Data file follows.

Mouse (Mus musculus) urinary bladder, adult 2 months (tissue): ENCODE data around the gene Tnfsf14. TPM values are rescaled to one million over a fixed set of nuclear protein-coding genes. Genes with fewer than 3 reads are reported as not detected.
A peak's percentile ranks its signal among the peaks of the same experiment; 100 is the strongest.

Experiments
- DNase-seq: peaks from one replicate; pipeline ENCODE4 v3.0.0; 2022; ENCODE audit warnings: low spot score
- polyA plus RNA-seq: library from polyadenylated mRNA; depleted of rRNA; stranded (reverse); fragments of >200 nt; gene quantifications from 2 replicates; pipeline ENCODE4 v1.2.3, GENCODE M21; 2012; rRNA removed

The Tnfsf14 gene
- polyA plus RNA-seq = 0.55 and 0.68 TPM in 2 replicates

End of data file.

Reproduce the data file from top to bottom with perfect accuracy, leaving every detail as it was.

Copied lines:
Mouse (Mus musculus) urinary bladder, adult 2 months (tissue): ENCODE data around the gene Tnfsf14. TPM values are rescaled to one million over a fixed set of nuclear protein-coding genes. Genes with fewer than 3 reads are reported as not detected.
A peak's percentile ranks its signal among the peaks of the same experiment; 100 is the strongest.

Experiments
- DNase-seq: peaks from one replicate; pipeline ENCODE4 v3.0.0; 2022; ENCODE audit warnings: low spot score
- polyA plus RNA-seq: library from polyadenylated mRNA; depleted of rRNA; stranded (reverse); fragments of >200 nt; gene quantifications from 2 replicates; pipeline ENCODE4 v1.2.3, GENCODE M21; 2012; rRNA removed

The Tnfsf14 gene
- polyA plus RNA-seq = 0.55 and 0.68 TPM in 2 replicates